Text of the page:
Jan 21, 2020
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Chanel’s austere Aubazine spiritual chic

Jan 21, 2020

Chanel’s couturier Virginie Viard went back to the roots of the house for inspiration this haute couture season, back before Coco even imagined she would be a designer – all the way to her convent school in the Massif Central deep in the heart of rural France.

Chanel - Spring-Summer2020 - Haute Couture - Paris - © PixelFormula

All the way to Aubazine, a convent where Mademoiselle Gabrielle Chanel and her sisters began studying in 1895 in a Cistercian Abbey first founded in the 11th century. Aubazine, where Coco learnt to sew, and where the black habits of the nuns were the basis of the origin of Chanel’s great revolutionary idea – the little black dress.
Founded for poor and orphan girls by the Congregation of the Sacred Heart of Mary, it was a stark and frugal regime with strict discipline. A discipline reflected in the exact cut of the opening looks – pure, almost precious, check suits, cut three inches above the knee, and worn with simple black patent leather shoes and white schoolgirl socks; dark grey wool pocketed dresses with scapular shoulders; or houndstooth dresses in hourglass shapes. Best of all, some perfectly flowing trumpet dresses in bold checks that swished as the models walked by, recalling for anyone who has ever been taught by nuns the arrival of a religious sister. 
Starring Gigi Hadid in the role of Mother Superior, enforcing order in the girls’ school. Understandably, given her courageous stand last season when Gigi evicted a gate-crasher from the Chanel ready-to-wear catwalk. Hadid, however, was a risqué head nun with a long black belted dress split open to reveal lots of thigh.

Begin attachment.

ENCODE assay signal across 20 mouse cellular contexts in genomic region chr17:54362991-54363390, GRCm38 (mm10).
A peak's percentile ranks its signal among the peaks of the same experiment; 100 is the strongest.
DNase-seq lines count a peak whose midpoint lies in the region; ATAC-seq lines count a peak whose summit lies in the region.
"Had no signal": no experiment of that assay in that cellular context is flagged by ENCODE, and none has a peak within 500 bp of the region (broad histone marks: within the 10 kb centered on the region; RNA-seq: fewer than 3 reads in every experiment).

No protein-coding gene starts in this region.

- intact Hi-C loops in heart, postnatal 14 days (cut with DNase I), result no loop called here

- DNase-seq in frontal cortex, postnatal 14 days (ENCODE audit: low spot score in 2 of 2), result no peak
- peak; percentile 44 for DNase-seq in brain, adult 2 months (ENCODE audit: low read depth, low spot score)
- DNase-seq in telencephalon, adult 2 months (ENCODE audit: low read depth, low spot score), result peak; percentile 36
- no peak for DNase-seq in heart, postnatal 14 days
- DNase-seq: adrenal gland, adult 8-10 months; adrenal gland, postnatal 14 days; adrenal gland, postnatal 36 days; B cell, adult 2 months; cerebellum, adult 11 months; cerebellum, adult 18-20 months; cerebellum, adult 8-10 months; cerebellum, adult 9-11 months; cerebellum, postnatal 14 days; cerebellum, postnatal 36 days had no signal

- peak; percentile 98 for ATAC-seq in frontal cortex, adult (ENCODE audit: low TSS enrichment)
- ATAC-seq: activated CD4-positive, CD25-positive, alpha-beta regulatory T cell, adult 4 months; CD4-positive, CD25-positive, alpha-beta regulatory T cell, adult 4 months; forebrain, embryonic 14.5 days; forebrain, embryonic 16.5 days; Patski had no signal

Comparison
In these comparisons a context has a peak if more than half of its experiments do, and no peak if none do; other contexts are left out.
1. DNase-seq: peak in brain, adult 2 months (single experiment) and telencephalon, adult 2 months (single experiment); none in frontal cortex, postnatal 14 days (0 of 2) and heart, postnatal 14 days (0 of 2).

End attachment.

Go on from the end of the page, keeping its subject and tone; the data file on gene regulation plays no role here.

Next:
There were hints of Manon des Sources as well, with an old working Provençal fountain, in the centre of a precise convent cloister garden, in a beautiful set where the models marched on cobblestones that formed mosaics with the abbey’s coat-of-arms composed of the moon, sun and stars.
Though, unlike the Sacred Hearts, who dress in black, the majority of the cast were dressed in ecru, cream or white. More  like Dominicans – no slouches when it comes to discipline, given their role in the Inquisition – with their long white robes. 
Even the exact square set was demarcated by white – hundreds of plain sheets drying as if in the sun among the wildflowers of Aubazine, scented by simple convent soap.
Viard also played on the Cistercian stained glass windows in Aubazineʼs chapel, using them in a couple of splendidly printed suits. The stained glass colours that were to become part of the whole accessory aesthetic of Coco, seen today with costume jewellery maker Goossens, part of Chanel’s Métiers dʼArt. 
In later life, when fashion had made her a rich woman, Coco built La Pausa, her rather austere villa in the south of France, she incorporated a replica of the great stone bannister from Aubazine, that she would descend daily at the abbey.
“What I immediately liked was that the cloister garden was uncultivated. It was really sunny. The place made me think of the summer, a breeze fragranced with flowers. I wanted floral embroideries like an herbarium, delicate flowers. What interested me in this décor was the paradox between the sophistication of Haute Couture and the simplicity of this place,” explained Viard after visiting Aubazine, and La Pausa.
Perhaps not every experiment with tailoring worked, displaced pockets occasionally spoiling the silhouette, but it was great to see a couturier taking some risks, Viard’s work displaying an increasing confidence. Especially for evening, when she sent out some wonderful lace plissé dresses and a magnificent guipure lace column – all anchored with white booties with black laces. Culminating in Kaia Gerber, as a postulant who found love outside of being a novitiate, Sound of Music-style, and was off on a romantic date. Dressed in a lace A-line dress topped with a pure black gauze veil.
“I also liked the idea of the boarder, of the schoolgirl, the outfits worn by children long ago,” says Virginie Viard.
Though, just like the Sacred Hearts who opened schools for ladies throughout Europe, this was a couture collection largely devoid of frills and jewellery. In a word, a purist expression of couture, and the most respectful imaginable homage to a house’s DNA.

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